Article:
Monday, June 29, 2009

Humbly asked God.


The topic of discussion, last night, was step seven. "Humbly asked God to remove our shortcomings." We read the chapter on the step from "Twelve Steps and Twelve Traditions" and this particular passage jumped out at me:

The chief activator of our defects has been self-centered fear--primarily fear that we would lose something we already possessed or would fail to get something we demanded. Living upon a basis of unsatisfied demands, we were in a state of continual disturbance and frustration. Therefore, no peace was to be had unless we could find a means of reducing these demands. (page 76)

Seems like I have lots of reasons for fear at this particular moment. The biggest one is my addicted child who decided to take his life back into his own hands and have fun again. He's slipped a few times over the past couple of months and the frequency is increasing. He moved out of our home last week and is now with a couple friends he made while in AA. Friends who are having the same problems as he. If I dwell on it, the fear grows out of proportion to the problem.

When I was a child, I felt a lot of fear. That fear disappeared when I drank. When I sobered up, I got all my fears back. Most of my fears I can let go of and put in my Higher Power's hands. The fears around my child seem to be the most troublesome. Trouble being I have read the statistics around recovery, I've listened to the stories of parents who walk the same road that my partner and I travel. Makes it hard to just trust God.

I need to remind myself (constantly) that I am powerless over addiction. Both my own drinking and my child's drugging. The big book reminds me that probably no human power could have relieved my alcoholism nor anyone elses. My partner and I love this child deeply but we cannot cure him. We both let go of him in our own ways. Myself by placing him in God's hands and praying that God's will be done in his life and then making an effort to trust God. I also pray that I would have help in staying out of the way. Not to jump in and start playing God again. Not to play silly games that would temporarily relieve my fears. I hope that he will come to that place of surrender and turn his will and life over to God's care. I also know there is no magic wand that changes us, that my child needs to become willing on his own.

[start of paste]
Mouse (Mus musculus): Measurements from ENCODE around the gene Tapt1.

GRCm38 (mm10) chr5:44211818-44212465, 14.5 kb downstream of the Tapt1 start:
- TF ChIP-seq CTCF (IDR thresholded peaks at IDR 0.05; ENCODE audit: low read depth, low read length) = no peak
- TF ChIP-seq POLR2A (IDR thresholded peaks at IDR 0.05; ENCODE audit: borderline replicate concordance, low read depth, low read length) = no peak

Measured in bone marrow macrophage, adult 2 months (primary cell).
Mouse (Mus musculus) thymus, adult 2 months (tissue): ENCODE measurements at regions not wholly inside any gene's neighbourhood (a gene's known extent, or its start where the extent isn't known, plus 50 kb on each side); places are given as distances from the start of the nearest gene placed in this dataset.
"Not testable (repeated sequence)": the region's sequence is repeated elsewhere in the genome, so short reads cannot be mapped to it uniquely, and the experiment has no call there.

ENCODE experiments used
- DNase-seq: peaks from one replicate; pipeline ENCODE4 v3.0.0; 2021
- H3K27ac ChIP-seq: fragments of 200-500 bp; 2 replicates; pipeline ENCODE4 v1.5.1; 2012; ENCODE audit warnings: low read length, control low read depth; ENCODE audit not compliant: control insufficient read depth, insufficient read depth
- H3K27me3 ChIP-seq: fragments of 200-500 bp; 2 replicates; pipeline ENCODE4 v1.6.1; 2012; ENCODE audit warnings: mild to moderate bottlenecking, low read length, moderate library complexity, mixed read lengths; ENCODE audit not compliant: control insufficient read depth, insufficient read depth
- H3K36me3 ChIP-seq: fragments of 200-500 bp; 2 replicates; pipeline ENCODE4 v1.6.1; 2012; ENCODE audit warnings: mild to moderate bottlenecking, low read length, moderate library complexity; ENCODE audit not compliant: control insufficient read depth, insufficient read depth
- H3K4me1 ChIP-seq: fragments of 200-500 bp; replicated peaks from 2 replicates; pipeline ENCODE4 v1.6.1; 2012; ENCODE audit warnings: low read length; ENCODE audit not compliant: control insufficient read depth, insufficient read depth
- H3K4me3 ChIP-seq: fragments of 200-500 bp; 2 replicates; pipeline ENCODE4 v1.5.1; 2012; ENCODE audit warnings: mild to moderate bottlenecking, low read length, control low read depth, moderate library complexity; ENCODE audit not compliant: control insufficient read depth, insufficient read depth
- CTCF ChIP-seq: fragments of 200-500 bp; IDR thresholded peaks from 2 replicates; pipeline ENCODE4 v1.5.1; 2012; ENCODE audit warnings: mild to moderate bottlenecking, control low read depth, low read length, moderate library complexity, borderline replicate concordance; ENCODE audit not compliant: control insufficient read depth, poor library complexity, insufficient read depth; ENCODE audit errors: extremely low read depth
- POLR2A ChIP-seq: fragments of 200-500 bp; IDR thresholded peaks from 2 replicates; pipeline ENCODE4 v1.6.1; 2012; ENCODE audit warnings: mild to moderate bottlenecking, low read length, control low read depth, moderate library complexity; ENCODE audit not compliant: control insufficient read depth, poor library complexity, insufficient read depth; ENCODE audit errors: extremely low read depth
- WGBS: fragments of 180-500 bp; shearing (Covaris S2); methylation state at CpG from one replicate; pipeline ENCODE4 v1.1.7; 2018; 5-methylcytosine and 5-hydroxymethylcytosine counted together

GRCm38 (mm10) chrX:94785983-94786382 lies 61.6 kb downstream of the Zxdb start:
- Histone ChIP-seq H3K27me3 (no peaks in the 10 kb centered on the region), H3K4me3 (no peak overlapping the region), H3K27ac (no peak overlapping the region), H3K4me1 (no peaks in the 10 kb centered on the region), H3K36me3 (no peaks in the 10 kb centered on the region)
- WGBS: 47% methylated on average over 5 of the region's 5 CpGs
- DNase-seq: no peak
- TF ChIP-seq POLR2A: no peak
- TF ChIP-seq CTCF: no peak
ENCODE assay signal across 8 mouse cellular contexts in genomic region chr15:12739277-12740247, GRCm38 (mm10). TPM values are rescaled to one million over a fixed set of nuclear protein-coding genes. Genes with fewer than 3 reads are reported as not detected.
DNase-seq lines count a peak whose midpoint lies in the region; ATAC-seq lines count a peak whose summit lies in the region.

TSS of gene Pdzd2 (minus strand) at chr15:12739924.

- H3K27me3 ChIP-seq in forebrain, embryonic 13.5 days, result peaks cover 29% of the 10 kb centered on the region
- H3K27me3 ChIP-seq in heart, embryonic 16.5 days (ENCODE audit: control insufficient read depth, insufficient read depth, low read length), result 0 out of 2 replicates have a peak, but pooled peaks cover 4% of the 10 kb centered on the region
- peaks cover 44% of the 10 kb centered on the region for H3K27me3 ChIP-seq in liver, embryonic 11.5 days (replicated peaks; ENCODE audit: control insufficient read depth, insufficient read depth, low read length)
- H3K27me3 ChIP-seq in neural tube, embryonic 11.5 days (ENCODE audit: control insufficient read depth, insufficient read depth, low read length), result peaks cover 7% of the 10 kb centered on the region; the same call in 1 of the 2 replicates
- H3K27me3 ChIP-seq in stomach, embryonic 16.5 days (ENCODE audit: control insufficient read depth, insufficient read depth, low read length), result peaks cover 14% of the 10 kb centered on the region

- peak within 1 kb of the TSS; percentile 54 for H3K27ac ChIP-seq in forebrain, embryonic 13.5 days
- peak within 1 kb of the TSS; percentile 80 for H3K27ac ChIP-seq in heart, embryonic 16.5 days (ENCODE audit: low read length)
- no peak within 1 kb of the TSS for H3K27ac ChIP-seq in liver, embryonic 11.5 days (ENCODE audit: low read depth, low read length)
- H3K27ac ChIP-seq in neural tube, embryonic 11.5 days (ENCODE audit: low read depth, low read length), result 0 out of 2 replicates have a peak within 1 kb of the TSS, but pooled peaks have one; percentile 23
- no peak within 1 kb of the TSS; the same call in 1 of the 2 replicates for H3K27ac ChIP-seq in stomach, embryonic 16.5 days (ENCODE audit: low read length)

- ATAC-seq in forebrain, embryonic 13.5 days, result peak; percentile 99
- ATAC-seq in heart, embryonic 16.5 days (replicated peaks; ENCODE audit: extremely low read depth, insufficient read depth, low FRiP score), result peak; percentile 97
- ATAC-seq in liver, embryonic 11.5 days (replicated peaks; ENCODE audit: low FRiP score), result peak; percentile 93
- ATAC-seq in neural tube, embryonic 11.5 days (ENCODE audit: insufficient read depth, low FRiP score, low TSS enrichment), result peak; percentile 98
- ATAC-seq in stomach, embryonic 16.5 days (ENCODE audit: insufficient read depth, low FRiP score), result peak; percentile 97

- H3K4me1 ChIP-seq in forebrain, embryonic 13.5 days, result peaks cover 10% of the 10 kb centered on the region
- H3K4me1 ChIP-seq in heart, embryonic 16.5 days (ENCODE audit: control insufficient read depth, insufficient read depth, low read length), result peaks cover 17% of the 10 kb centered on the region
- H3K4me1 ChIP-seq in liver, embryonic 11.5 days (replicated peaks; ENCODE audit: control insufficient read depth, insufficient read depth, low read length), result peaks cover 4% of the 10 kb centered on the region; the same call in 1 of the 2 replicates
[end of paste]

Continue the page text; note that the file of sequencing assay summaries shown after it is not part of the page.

What is important for me is to do what God want's me to do today. To reach out to others and be of service to them. To continue to work my program of recovery. To be available to sponsee's and not let my life's circumstances divert me from what is working well in my life.

I haven't written here for half a year. I have remained clean and sober, by the grace of God. In March, I reached the three year milestone on my journey of recovery. So grateful for the privilege of being on this journey. Working with others seems to be the key for me. Gets me out of my own thinking and changes the me to we.

There is a sentence just before the paragraph I quoted that reads "We now clearly see that we have been making unreasonable demands upon ourselves, upon others, and upon God." Reading that seems to make it a bit easier to accept myself and my fearfulness. I don't have to solve all the problems. Just need to have some love and compassion and a willingness to listen and to share my experience. Can keep the fixing tools put away, they don't work.

Thank you for letting me share, to see these words on a screen. Somehow, it brings clarity to my thoughts.

Photo credit: Aussieqall

2 comments:

An Irish Friend of Bill said...

cool
as you already said yourself, beleif meant reliance not defiance

http://indisincted.blogspot.com/2008/08/reliance-not-defiance.html

yeah i know its hard to accept unpleasant conditions. but you just have to have faith that we all have our own path.
thanks for sharing and nice to see you back posting :)

Mary (MPJ) said...

I've been thinking of you and wondering what happened. So glad to hear that all is well.